(!) Please ask about problems and questions regarding this tutorial on answers.ros.org. Don't forget to include in your question the link to this page, the versions of your OS & ROS, and also add appropriate tags.

Using Hardware Acceleration with Docker

Description: This tutorial walks you through using Hardware Acceleration with Docker for various ROS tools.

Keywords: ROS, Docker, Hardware Acceleration, Tooling

Tutorial Level: INTERMEDIATE

In this tutorial, we go over some of the recent methods in enabling Hardware Acceleration within Docker containers. If you've tried using graphical interfaces or process requiring CUDA or OpenGL inside containers, you've most likely encountered the need for utilising hardware acceleration. Besides the dependencies, use and mounting devices for hardware acceleration is relatively simple. As a best practice, try to keep most of your images hardware agnostic, corralling any driver specific setup to the last layer in building the docker image. For example, leave the driver install steps towards the bottom end of the Dockerfile, or the last tag added in the hierarchy. Thus any rebuilding or modifications for in changes hardware/drivers when sharing with others or swapping deployed targets can be minimized. The methods listed are not exhaustive, as this all still quite new and continually evolving. Please feel free to contribute by keeping this wiki update and adding additional resources.

Accelerated Graphics

Nvidia

There are two ways of getting hardware accelerated graphics with nvidia cards: nvidia-docker1 and nvidia-docker2. The official osrf images ship with support for nvidia-docker1. If you would like to use nvidia-docker2, you must create your own Dockerfile.

nvidia-docker1

https://github.com/NVIDIA/nvidia-docker/wiki/Installation-(version-1.0)

Support for Nvidia and Docker is probably the most widely documented and discussed on the internet thanks to many similar efforts in supporting GPU computation in cloud based environments. NVIDIA now has a tool for running accelerated containers:

https://github.com/NVIDIA/nvidia-docker

nvidia-docker will volume mount the driver files for the container at /usr/local/nvidia, so you'll need a few lightweight changes in the Dockerfile:

FROM osrf/ros:indigo-desktop-full
# nvidia-docker hooks
LABEL com.nvidia.volumes.needed="nvidia_driver"
ENV PATH /usr/local/nvidia/bin:${PATH}
ENV LD_LIBRARY_PATH /usr/local/nvidia/lib:/usr/local/nvidia/lib64:${LD_LIBRARY_PATH}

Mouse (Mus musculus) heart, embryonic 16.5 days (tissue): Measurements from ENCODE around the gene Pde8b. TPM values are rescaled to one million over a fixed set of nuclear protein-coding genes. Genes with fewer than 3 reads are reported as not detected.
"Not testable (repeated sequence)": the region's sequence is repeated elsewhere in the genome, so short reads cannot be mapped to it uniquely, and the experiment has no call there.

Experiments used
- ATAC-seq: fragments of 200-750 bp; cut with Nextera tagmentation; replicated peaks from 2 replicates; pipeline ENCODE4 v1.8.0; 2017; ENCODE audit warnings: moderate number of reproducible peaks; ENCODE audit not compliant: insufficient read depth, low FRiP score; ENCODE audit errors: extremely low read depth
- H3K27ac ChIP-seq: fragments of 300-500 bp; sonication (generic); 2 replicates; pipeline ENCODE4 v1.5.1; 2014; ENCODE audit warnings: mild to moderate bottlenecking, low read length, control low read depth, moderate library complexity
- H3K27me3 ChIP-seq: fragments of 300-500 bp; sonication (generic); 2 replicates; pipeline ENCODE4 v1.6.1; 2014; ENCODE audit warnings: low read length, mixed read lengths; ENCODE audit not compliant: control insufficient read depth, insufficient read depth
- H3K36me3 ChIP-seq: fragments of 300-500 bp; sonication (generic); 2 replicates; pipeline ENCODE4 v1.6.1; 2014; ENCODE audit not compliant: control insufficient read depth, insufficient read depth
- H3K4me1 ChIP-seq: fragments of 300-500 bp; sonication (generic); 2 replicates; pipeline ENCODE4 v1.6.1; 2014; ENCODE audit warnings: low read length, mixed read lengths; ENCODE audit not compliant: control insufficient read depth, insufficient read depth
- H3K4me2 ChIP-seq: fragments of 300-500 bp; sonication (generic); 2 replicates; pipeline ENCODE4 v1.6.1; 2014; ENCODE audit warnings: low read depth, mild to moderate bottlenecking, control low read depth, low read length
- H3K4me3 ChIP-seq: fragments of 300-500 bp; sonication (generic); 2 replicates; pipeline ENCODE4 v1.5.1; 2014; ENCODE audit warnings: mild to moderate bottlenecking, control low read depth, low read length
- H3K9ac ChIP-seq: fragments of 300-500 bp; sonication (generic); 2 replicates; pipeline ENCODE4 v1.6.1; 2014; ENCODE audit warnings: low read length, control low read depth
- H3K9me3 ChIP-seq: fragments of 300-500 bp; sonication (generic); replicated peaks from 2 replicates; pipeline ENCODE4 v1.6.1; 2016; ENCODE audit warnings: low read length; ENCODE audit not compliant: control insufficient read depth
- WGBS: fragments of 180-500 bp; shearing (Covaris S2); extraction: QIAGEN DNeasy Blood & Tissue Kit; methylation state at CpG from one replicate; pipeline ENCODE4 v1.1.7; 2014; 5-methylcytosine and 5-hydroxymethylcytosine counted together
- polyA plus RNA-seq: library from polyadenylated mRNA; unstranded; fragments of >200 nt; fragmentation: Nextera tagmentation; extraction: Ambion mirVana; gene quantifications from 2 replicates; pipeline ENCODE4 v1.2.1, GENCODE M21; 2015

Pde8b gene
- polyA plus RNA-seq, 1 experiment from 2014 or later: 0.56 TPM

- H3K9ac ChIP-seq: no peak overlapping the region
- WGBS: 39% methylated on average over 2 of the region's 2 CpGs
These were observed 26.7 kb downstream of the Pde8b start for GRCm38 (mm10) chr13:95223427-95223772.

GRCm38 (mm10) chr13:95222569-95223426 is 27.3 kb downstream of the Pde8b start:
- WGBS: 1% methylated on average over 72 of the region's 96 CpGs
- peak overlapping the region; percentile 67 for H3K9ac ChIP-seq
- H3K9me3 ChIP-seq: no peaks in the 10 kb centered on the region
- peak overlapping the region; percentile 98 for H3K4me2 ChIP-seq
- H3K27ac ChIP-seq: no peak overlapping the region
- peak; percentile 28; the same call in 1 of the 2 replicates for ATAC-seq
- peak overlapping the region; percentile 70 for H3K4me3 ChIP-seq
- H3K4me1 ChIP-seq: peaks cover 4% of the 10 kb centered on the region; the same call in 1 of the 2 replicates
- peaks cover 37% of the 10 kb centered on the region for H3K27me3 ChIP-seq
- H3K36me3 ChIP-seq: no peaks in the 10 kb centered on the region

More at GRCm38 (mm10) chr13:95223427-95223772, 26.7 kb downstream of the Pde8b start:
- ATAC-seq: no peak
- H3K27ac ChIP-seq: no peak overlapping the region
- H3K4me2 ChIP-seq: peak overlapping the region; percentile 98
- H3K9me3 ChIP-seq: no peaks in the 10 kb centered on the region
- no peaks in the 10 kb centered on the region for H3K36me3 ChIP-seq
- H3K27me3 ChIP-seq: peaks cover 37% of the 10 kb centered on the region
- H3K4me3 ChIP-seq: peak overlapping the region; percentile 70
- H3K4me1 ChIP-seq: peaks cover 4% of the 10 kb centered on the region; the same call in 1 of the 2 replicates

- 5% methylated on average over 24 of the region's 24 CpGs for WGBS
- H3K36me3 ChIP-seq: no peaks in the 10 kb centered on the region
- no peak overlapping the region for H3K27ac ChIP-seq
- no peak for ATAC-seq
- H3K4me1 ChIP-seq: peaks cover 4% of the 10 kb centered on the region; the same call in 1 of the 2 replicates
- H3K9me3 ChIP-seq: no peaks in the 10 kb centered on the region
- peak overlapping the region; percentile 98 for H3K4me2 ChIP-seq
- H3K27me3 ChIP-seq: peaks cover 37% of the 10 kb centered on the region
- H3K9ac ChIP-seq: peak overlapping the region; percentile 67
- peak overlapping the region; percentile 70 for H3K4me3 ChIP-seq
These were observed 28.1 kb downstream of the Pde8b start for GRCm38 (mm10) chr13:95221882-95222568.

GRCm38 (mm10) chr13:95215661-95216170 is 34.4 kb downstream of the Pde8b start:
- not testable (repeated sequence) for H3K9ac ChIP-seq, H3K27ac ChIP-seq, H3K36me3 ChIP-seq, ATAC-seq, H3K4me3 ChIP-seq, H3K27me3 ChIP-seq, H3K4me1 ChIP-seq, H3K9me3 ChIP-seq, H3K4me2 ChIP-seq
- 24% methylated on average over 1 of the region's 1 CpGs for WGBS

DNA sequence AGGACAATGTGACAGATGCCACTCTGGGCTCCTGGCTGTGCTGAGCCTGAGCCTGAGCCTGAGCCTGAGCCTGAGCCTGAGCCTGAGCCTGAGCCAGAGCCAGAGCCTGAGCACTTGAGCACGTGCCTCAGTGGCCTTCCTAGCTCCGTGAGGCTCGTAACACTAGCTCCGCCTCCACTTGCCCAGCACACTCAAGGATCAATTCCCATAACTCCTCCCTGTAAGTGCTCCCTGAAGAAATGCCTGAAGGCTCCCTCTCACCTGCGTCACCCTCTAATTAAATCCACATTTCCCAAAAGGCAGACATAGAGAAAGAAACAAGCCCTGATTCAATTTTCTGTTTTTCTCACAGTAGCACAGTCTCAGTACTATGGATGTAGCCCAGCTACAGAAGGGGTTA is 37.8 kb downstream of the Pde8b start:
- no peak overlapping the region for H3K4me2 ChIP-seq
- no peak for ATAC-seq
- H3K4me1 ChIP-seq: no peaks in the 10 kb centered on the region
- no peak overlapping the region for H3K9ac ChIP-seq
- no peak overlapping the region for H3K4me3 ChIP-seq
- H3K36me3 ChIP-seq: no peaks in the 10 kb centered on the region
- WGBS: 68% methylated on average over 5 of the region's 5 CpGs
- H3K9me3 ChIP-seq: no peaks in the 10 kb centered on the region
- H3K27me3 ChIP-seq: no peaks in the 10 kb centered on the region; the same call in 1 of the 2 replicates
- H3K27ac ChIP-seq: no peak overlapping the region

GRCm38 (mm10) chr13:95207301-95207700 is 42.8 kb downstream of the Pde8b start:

Then build the dockerfile, we'll perhaps tag the one above as ros:nvidia. You should then first start the container using nvidia-docker:

nvidia-docker run -it \
    --env="DISPLAY" \
    --env="QT_X11_NO_MITSHM=1" \
    --volume="/tmp/.X11-unix:/tmp/.X11-unix:rw" \
    ros:nvidia \
    bash -c "roscore & rosrun rviz rviz"

nvidia-docker2

Follow this link for install instructions for nvidia-docker2

https://github.com/nvidia/nvidia-docker/wiki/Installation-(version-2.0)

Some ROS packages like RViz and Gazebo need OpenGL. nvidia-docker2 requires libglvnd (GL Vendor-Neutral Dispatch library) to be installed inside the image to get OpenGL calls working correctly. Lucky with ROS melodic and up, this package should already be installed when building from ros-base images. However, for older ROS releases before melodic targeting older distros, an alternate way to gain libglvnd support is to base off "FROM" these Docker images: https://hub.docker.com/r/nvidia/opengl/ .

First create a directory with a Dockerfile and entrypoint script inside.

$ mkdir my_melodic_image & cd my_melodic_image
$ touch Dockerfile

Paste the following content into the Dockerfile.

FROM osrf/ros:melodic-desktop-full

# nvidia-container-runtime
ENV NVIDIA_VISIBLE_DEVICES \
    ${NVIDIA_VISIBLE_DEVICES:-all}
ENV NVIDIA_DRIVER_CAPABILITIES \
    ${NVIDIA_DRIVER_CAPABILITIES:+$NVIDIA_DRIVER_CAPABILITIES,}graphics

Build the image. Don't forget the period at the end of that command.

$ cd my_melodic_image/
$ docker build -t my_melodic_image .

Now create a script to run the image called run_my_image.bash

XAUTH=/tmp/.docker.xauth
if [ ! -f $XAUTH ]
then
    xauth_list=$(xauth nlist :0 | sed -e 's/^..../ffff/')
    if [ ! -z "$xauth_list" ]
    then
        echo $xauth_list | xauth -f $XAUTH nmerge -
    else
        touch $XAUTH
    fi
    chmod a+r $XAUTH
fi

docker run -it \
    --env="DISPLAY" \
    --env="QT_X11_NO_MITSHM=1" \
    --volume="/tmp/.X11-unix:/tmp/.X11-unix:rw" \
    -env="XAUTHORITY=$XAUTH" \
    --volume="$XAUTH:$XAUTH" \
    --runtime=nvidia \
    my_melodic_image \
    bash

Make the script executable

$ chmod a+x run_my_image.bash

Execute the script

$ ./run_my_image.bash

Then inside the container launch RViz

$ roscore > /dev/null &
$ rosrun rviz rviz

ATI

Intel

You must install Mesa libraries in the image:

RUN \
  apt-get update && \
  apt-get -y install libgl1-mesa-glx libgl1-mesa-dri && \
  rm -rf /var/lib/apt/lists/*

Now run your container with the necessary Xorg and DRI mounts:

xhost +
docker run \
  --volume=/tmp/.X11-unix:/tmp/.X11-unix \
  --device=/dev/dri:/dev/dri \
  --env="DISPLAY" \
  your_image

Also, note that users in the container (other than root) need access to the 'video' group for Mesa DRI devices.

Troubleshooting

glxgears is handy for troubleshooting GPU acceleration. It should run with no errors if everything is working properly.

apt-get install mesa-utils
glxgears

Use this first outside of the container to verify that the host Xorg is accelerated, then run it inside the container.

References

Wiki: docker/Tutorials/Hardware Acceleration (last edited 2018-06-30 21:10:25 by ruffsl)